http://www.swisscaution.ch/
http://www.zurich.ch/site/en/priv/re...etkaution.html

One thing you must pay attention: the caution money should be put on a bank account created for that sole purpose, to avoid future problems! This is in the landlord interest, but especially for your own protection.

5. Insurance

Get yourself insurance!

http://www.comparis.ch/versicherung.aspx

I would also advise you to join the Mietverband http://www.mieterverband.ch/. You have to pay an almost symbolic fee every year, but their advices are priceless when Murphy’s laws apply and things go bad to worse.

6. Taking over

You did it! You have been accepted! Congratulations! But hold your horses there, before you sign and get the keys. You will have to sign a document stating how the house was when you took it. Read the whole document which has been filled up by the landlord, make sure everything fits, don’t be ashamed to take pictures and contest his notes when needed.

Here are some tips (personally collected after a couple of nightmares from previous landlords):

1. check inside fridge and ovens if any parts are missing/ broken
2. check if inbuilt furniture is in good state inside and outside
3. check if tubing from kitchen counters/ toilets are correctly placed and not leaking
4. check if bitumen from the windows is in good state or falling/ attacked by sunlight or fungus
5. check for fungus inside bathrooms, also behind mounted mirrors
6. make sure to notice deep scratches on parquet and get it written. In some cases, make pictures to prove later it wasn’t you. Same applies for walls. (best time to check it when there is enough daylight)
7. check if heating is functioning properly (if you can turn if off/on, leaking or not working at all)
8. check if the lock in the basement and mailbox are working properly and have not been vandalized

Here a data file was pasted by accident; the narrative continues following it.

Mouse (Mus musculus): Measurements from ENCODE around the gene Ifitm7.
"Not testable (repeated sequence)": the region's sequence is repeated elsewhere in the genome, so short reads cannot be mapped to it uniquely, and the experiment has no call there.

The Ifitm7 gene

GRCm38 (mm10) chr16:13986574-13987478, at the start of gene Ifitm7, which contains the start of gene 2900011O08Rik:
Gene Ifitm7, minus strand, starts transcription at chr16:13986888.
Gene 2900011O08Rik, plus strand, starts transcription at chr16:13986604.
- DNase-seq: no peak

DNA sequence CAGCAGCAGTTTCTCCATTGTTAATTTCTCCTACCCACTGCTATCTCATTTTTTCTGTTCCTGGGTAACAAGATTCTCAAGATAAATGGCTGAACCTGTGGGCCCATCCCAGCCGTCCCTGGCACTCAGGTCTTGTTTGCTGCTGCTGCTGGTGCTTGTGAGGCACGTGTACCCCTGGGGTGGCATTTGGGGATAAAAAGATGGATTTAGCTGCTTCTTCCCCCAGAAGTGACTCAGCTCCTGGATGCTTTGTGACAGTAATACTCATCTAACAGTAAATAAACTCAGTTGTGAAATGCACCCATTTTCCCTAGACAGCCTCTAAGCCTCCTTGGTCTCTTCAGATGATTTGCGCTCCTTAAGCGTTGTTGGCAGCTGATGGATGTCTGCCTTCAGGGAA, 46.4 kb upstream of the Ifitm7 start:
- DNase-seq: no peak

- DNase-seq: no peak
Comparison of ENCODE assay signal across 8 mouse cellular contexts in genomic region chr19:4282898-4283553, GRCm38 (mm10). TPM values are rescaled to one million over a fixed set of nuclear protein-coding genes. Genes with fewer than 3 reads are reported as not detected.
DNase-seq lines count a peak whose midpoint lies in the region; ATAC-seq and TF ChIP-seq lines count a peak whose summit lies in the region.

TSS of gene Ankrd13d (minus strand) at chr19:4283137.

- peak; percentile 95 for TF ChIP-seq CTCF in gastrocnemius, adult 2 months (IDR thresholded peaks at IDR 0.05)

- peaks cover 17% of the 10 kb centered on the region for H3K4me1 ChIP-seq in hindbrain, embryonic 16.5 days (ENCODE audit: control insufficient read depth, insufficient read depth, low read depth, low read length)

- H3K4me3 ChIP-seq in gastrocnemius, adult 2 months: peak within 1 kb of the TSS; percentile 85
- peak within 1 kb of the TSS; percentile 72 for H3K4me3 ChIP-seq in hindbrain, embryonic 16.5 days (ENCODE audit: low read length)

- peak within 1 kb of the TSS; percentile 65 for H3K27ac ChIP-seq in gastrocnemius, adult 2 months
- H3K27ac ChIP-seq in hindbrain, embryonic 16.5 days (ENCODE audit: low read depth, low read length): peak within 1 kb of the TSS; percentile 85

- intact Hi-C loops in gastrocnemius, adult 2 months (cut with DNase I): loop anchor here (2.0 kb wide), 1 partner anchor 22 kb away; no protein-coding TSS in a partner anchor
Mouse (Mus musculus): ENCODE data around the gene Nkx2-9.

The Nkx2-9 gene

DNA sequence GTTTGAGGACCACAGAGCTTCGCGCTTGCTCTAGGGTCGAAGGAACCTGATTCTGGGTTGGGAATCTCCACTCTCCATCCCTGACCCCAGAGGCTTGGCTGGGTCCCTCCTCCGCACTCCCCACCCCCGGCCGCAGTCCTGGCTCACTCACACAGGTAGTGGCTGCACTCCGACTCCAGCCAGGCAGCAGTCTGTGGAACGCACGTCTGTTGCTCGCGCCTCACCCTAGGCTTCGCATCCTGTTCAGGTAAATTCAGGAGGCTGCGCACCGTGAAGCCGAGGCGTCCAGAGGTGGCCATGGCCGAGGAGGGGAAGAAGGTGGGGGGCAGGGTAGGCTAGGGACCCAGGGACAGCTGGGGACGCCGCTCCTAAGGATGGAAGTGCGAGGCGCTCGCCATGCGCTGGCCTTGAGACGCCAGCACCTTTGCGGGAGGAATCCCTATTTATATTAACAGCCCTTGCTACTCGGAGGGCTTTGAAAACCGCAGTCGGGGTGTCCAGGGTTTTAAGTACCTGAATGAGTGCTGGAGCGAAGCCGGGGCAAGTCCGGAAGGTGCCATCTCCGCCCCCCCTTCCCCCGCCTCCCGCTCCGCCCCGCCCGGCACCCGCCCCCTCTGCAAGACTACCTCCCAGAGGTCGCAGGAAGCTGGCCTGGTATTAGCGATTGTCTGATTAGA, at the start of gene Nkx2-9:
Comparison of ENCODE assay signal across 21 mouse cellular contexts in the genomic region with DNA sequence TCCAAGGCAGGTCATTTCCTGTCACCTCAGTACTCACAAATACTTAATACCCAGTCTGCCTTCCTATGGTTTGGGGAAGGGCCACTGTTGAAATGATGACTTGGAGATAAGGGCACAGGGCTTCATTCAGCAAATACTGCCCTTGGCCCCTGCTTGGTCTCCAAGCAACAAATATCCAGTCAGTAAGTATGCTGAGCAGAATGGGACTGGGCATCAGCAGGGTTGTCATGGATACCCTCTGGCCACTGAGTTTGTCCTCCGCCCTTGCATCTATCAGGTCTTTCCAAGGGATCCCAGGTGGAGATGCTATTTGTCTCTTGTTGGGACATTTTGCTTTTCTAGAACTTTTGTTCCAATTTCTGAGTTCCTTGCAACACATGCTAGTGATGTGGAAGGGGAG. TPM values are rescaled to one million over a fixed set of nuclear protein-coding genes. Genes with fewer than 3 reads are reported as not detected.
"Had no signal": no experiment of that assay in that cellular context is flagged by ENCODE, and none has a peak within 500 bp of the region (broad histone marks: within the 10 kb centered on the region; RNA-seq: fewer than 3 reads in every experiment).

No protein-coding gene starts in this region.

7. Leaving

Moving out? Make sure to see what you damaged during your stay (this is where those pictures come in handy) and get it repaired when possible. Fill in wholes on the walls (you can get appropriate filling in Jumbo www.jumbo.ch). Here are some extra useful tips from Mrs. Doolittle. If you damaged a wall badly or decided to go crazy and paint it neon pink, I would advise you to paint it white yourself since painters are quite expensive.

You will have to leave the house sparkling. You can do the cleaning yourself or hire a company/ EF fellow if you don’t trust your cleaning skills:

http://www.englishforum.ch/jobs-offered/

Company example:

http://www.englishforum.ch/commercia...-services.html

It might have also been specifically written on your contract that the landlord will hire a company himself, and the payment will be deducted from your deposit.

If you encounter any serious problems, http://www.mieterverband.ch/ is there for you!

Some very useful tips:

http://www.expatica.com/ch/housing/r...ent_15252.html






Disclaimer: This post hasn’t been done to overlap the FAQ but merely to sum up info contained in several threads into a friendly post, proper for search-handicapped newbies. It came to be after reading things as “Things I wish I knew when I moved to Switzerland” which, in my case, would be Housing problems. If anyone has tips/advices to add, or you notice something wrong on this list, just let me know and I'll edit it!
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Last edited by Ace1; 30.10.2018 at 14:34. Reason: information on washing machines, kitchen furniture and lightbulbs added
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cleaning, housing, move in, move out, renting a flat